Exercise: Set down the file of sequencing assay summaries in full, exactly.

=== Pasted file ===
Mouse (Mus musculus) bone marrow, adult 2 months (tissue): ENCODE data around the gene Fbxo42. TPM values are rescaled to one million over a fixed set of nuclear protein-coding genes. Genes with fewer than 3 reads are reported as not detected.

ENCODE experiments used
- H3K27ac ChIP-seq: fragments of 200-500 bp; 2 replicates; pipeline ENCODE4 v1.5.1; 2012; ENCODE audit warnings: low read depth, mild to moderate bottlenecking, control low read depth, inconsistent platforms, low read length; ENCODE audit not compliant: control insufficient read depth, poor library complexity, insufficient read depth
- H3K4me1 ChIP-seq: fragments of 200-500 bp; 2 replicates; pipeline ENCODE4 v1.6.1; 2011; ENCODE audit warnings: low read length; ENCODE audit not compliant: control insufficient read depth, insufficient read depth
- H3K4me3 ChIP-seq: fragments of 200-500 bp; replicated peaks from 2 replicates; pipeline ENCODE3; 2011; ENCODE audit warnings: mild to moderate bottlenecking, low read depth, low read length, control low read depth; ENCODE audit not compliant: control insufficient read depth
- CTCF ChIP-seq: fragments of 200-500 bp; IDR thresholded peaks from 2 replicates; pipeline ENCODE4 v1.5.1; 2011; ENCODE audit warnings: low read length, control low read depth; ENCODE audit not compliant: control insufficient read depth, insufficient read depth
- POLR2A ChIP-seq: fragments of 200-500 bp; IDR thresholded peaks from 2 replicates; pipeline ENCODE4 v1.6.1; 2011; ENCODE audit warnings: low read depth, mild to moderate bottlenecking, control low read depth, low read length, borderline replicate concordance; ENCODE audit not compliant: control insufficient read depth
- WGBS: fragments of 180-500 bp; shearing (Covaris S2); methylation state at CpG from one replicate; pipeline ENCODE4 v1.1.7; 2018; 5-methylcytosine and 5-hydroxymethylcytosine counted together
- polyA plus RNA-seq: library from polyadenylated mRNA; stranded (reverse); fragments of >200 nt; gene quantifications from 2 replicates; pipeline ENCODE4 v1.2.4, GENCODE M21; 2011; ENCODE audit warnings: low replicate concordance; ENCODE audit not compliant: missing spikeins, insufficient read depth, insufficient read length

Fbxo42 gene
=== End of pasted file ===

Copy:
Mouse (Mus musculus) bone marrow, adult 2 months (tissue): ENCODE data around the gene Fbxo42. TPM values are rescaled to one million over a fixed set of nuclear protein-coding genes. Genes with fewer than 3 reads are reported as not detected.

ENCODE experiments used
- H3K27ac ChIP-seq: fragments of 200-500 bp; 2 replicates; pipeline ENCODE4 v1.5.1; 2012; ENCODE audit warnings: low read depth, mild to moderate bottlenecking, control low read depth, inconsistent platforms, low read length; ENCODE audit not compliant: control insufficient read depth, poor library complexity, insufficient read depth
- H3K4me1 ChIP-seq: fragments of 200-500 bp; 2 replicates; pipeline ENCODE4 v1.6.1; 2011; ENCODE audit warnings: low read length; ENCODE audit not compliant: control insufficient read depth, insufficient read depth
- H3K4me3 ChIP-seq: fragments of 200-500 bp; replicated peaks from 2 replicates; pipeline ENCODE3; 2011; ENCODE audit warnings: mild to moderate bottlenecking, low read depth, low read length, control low read depth; ENCODE audit not compliant: control insufficient read depth
- CTCF ChIP-seq: fragments of 200-500 bp; IDR thresholded peaks from 2 replicates; pipeline ENCODE4 v1.5.1; 2011; ENCODE audit warnings: low read length, control low read depth; ENCODE audit not compliant: control insufficient read depth, insufficient read depth
- POLR2A ChIP-seq: fragments of 200-500 bp; IDR thresholded peaks from 2 replicates; pipeline ENCODE4 v1.6.1; 2011; ENCODE audit warnings: low read depth, mild to moderate bottlenecking, control low read depth, low read length, borderline replicate concordance; ENCODE audit not compliant: control insufficient read depth
- WGBS: fragments of 180-500 bp; shearing (Covaris S2); methylation state at CpG from one replicate; pipeline ENCODE4 v1.1.7; 2018; 5-methylcytosine and 5-hydroxymethylcytosine counted together
- polyA plus RNA-seq: library from polyadenylated mRNA; stranded (reverse); fragments of >200 nt; gene quantifications from 2 replicates; pipeline ENCODE4 v1.2.4, GENCODE M21; 2011; ENCODE audit warnings: low replicate concordance; ENCODE audit not compliant: missing spikeins, insufficient read depth, insufficient read length

Fbxo42 gene